Playing by the Rules

What the Hague Convention says about transnational adoption.


Intercountry adoptions are accompanied by a host of complicated legal issues. When an American adopts a child from Guatemala, whose laws apply? And how can everyone be sure that a baby hasn’t been stolen from her mother? These matters were addressed in 1993 by the Hague Convention on Intercountry Adoption, which established a set of ground rules that all member countries must follow. The rules are designed to ensure that adoptions are ethical, and also that they are recognized by the nations that have joined the Convention.

The U.S. signed on in 1994, but is only now about to “join,” which entails implementing the Convention’s requirements. The thirteen-year delay can be blamed on legislative inertia and a long stripe of bureaucratic red tape. In 2000, Congress passed and President Clinton signed a bill called the Intercountry Adoption Act (or IAA), which designated the State Department as the Hague-mandated “central authority,” responsible for compliance, record keeping, and statistical reporting. The State Department has averred that the United States will be up to speed by the end of the year.

Controversy surrounding the Convention and the attendant IAA has been fierce. One point of contention is a requirement that anyone overseeing an intercountry adoption hold a master’s degree in social work, a rule that necessarily disqualifies a good number of experienced caseworkers. Another objection comes from small American adoption agencies, which argue that stringent new regulations oblige them to purchase additional insurance, thereby forcing them to raise their fees and potentially driving them out of business.

Adoption agencies are not alone in finding fault with the Convention. Critics claim that requirements for increased bureaucracy unfairly burden the so-called “giving” countries and some, such as Russia and South Korea, have declined to join. Given that there often exists a cultural hostility toward adoption by non-relatives or foreigners, “taking” countries are concerned that nations like China, Russia, and South Korea will turn their efforts toward raising orphans and opt out of the adoption apparatus altogether.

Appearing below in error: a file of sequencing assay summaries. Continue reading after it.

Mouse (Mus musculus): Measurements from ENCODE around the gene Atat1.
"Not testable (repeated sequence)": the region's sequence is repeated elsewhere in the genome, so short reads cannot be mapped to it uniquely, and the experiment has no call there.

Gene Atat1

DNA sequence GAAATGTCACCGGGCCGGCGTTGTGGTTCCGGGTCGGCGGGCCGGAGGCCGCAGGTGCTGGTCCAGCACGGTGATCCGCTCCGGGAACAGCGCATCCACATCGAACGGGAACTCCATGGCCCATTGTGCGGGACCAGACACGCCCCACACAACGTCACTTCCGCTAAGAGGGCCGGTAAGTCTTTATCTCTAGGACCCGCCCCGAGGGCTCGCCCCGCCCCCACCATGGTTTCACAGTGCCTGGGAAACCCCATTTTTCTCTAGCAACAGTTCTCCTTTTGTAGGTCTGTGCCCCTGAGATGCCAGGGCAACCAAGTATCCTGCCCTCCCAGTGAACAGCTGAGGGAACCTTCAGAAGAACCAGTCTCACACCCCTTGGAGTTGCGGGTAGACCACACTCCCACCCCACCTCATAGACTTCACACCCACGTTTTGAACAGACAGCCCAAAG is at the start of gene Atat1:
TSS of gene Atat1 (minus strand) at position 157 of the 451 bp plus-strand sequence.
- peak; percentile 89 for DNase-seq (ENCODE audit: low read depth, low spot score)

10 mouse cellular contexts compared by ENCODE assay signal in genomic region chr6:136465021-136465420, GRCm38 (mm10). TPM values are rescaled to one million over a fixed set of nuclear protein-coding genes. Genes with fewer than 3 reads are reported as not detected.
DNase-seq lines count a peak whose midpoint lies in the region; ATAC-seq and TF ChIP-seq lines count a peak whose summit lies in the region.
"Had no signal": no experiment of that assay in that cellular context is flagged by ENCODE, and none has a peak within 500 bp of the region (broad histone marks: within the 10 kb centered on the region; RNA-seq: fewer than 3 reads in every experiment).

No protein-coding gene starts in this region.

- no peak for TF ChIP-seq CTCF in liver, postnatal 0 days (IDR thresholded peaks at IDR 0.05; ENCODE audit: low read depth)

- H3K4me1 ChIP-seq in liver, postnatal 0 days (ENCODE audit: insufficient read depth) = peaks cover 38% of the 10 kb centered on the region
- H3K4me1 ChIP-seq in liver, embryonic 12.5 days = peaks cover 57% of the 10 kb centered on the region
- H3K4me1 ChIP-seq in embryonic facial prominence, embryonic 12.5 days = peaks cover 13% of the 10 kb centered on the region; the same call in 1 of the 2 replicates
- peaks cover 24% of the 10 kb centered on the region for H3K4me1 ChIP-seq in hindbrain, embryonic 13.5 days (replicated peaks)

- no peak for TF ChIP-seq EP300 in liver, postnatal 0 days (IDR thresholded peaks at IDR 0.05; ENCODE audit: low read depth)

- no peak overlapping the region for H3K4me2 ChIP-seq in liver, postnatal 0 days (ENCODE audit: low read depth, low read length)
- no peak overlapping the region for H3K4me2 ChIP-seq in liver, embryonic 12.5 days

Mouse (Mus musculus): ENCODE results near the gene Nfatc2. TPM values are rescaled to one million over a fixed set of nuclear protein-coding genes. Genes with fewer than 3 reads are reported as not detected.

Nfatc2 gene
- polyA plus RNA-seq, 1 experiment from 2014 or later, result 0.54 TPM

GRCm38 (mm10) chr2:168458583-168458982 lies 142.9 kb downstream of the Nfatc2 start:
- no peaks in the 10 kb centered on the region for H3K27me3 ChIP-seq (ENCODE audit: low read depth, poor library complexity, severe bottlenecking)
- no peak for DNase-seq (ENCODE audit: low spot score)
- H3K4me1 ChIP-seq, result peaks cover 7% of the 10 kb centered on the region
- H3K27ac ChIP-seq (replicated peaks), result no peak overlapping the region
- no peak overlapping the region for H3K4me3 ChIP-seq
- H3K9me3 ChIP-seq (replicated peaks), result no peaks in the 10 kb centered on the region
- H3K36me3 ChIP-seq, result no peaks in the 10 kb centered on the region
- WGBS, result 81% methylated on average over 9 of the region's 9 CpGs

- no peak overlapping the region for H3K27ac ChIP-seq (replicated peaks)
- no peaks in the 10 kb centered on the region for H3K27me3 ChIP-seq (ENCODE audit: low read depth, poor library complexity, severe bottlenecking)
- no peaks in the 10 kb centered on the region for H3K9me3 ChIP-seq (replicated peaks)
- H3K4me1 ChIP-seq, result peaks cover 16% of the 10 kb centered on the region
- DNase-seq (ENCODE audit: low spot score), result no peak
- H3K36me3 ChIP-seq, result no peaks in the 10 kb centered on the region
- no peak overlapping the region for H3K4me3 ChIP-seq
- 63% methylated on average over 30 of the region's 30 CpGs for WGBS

Overall, however, it seems that the Convention will be a net gain for potential adoptive parents in the United States. Countries like Mexico and Brazil, which are Hague members, generally only allow adoptions to other member countries. Once the United States is up to speed, children from those nations will become more readily available to Americans. Children from non-member countries will continue to be available also; a curious loophole in the Convention allows member states to adopt from non-members. Guatemala, however, a popular adoption spot for Americans, may become off-limits. Because Guatemala is a Hague member that currently does not meet the Convention’s standards, the U.S. likely will face serious pressure to cancel all Guatemalan adoptions.

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